Westville Police Detective Donald Kiermeier, who was assigned to investigate both burglaries, obtained video surveillance from a building adjacent to the home burglarized on August 28, 2013. The video from one camera showed a pickup truck with five orange lights on the front of the cab driving away from the property, but did not show the driver or license plate number. The vehicle resembled an older two-tone red and silver pickup truck consistent with a 1980s Ford pickup truck (the truck). As the truck backed out of the driveway, it appeared to have items in the bed that were consistent with the appliances stolen from the home. A video from another camera also showed items in the bed that appeared to be appliances.

         Kiermeier spoke to residents of Magnolia Street about the burglaries. Based on his description of the truck, a resident said he saw a similar truck frequently parked at another home on Magnolia Street and provided a photo of the truck from his home surveillance system. Kiermeier went to the home the resident identified and spoke to its occupant, L.H., who said the truck was often parked there and belonged to her children's father. L.H. denied knowing about the recent burglaries on Magnolia Street and declined to give Kiermeier any information about him.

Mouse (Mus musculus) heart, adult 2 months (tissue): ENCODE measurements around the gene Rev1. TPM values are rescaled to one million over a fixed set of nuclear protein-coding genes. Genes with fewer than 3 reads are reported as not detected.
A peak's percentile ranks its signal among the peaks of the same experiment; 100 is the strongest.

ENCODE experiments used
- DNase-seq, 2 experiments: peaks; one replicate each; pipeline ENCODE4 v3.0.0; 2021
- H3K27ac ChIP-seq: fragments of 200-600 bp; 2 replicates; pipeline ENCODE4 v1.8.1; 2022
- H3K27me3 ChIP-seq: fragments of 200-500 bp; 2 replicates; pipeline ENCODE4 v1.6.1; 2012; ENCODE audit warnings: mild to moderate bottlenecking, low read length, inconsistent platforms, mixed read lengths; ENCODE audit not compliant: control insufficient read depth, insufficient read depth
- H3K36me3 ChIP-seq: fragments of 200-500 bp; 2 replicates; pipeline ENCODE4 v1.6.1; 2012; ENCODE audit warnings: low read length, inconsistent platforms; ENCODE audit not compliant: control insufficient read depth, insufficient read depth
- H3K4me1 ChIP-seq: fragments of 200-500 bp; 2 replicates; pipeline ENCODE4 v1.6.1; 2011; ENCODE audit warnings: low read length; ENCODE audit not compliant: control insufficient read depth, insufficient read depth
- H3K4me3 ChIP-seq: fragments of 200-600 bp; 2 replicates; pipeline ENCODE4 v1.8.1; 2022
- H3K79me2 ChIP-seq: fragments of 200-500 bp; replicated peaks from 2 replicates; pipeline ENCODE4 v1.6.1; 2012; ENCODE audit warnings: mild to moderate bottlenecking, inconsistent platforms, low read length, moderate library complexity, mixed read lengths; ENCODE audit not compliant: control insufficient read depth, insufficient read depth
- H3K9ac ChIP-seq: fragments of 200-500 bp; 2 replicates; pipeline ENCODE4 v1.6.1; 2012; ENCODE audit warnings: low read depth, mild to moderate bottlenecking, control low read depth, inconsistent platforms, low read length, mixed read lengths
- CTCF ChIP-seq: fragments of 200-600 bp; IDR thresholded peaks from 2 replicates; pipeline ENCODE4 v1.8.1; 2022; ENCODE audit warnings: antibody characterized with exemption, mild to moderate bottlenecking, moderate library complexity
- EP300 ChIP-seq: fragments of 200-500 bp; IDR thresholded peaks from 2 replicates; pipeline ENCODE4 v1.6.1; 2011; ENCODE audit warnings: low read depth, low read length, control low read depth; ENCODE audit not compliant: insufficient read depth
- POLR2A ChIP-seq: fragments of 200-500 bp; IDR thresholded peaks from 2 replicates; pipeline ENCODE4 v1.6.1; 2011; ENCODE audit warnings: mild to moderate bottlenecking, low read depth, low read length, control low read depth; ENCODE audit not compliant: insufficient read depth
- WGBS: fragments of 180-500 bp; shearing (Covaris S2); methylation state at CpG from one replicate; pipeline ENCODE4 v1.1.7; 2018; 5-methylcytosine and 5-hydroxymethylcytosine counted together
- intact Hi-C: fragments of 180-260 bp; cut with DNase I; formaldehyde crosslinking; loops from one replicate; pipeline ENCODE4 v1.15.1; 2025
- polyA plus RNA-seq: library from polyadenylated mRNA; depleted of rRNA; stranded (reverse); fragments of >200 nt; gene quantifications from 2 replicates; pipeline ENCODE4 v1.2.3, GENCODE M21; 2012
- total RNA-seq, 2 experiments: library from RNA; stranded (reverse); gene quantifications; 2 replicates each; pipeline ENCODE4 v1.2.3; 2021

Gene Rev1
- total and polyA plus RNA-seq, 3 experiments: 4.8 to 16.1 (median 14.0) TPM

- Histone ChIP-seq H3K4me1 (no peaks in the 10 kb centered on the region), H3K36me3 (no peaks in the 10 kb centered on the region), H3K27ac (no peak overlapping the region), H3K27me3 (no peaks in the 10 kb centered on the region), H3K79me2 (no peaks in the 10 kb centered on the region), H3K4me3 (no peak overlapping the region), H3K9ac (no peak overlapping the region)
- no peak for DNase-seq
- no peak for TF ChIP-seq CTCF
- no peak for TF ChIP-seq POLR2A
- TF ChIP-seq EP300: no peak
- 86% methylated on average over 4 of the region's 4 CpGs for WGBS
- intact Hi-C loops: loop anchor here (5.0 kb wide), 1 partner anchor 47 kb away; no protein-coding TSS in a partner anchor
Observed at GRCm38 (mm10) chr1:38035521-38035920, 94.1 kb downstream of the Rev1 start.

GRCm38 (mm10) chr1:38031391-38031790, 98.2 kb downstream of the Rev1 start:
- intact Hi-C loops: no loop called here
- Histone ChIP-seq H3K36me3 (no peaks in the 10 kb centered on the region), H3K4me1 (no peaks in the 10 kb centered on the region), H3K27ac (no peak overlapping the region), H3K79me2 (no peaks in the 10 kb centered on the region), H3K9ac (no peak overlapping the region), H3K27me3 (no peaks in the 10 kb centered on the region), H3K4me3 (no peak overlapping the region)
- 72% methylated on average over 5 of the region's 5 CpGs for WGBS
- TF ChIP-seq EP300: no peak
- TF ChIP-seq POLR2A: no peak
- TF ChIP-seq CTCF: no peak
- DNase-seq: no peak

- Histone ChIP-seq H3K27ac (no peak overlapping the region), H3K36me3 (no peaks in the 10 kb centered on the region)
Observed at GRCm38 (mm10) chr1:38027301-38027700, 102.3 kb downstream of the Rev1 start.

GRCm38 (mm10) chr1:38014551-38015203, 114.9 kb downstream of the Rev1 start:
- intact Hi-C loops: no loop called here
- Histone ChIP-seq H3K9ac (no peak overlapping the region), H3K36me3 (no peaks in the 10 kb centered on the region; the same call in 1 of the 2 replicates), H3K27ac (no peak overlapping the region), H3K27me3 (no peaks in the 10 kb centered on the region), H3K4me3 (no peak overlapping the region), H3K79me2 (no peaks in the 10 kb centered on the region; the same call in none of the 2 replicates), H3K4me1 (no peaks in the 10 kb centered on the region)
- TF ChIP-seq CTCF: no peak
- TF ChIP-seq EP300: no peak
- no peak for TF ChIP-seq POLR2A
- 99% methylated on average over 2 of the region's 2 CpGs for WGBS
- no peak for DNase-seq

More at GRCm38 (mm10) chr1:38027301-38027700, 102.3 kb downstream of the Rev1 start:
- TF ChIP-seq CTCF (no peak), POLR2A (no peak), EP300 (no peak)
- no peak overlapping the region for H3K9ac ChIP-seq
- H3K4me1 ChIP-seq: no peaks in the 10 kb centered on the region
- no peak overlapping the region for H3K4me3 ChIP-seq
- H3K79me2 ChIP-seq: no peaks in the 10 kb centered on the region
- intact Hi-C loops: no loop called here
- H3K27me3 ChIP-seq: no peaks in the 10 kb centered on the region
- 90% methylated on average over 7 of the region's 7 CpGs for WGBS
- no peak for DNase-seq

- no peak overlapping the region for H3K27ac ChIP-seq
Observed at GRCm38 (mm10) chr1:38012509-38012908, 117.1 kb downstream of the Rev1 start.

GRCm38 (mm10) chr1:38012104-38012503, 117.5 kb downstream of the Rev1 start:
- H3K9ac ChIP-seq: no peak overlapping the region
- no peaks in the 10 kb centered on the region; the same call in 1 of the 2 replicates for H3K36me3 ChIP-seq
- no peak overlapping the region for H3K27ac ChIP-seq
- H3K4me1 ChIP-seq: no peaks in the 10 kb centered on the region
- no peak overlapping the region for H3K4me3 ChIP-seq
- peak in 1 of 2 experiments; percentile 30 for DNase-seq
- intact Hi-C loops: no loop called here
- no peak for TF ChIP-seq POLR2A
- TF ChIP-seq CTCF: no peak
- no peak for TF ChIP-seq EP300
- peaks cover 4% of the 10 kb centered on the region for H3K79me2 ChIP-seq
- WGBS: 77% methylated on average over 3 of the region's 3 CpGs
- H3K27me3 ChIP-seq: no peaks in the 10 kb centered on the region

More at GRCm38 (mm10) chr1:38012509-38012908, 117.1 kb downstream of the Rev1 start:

While speaking to L.H., Kiermeier noticed she had a child who appeared to be approximately seven years old. He contacted the principal of a local elementary school and asked if she was familiar with L.H. The principal said L.H. had two children enrolled at the school. Kiermeier obtained parental contact information from the principal, which listed defendant as the father. Kiermeier conducted a motor vehicle search and discovered defendant had a red Ford pickup truck registered in his name.

         Kiermeier then went to Camden Iron & Metal, Inc. to determine whether defendant had scrapped any of the stolen items there. He obtained receipts for and photographs of items defendant had scrapped, which appeared to match the items stolen on August 18, 2013. He also obtained photographs of the truck, which showed the stolen items in the bed. He spoke to the victim, who positively identified the items shown in the photographs as his stolen property. Defendant was arrested the next day.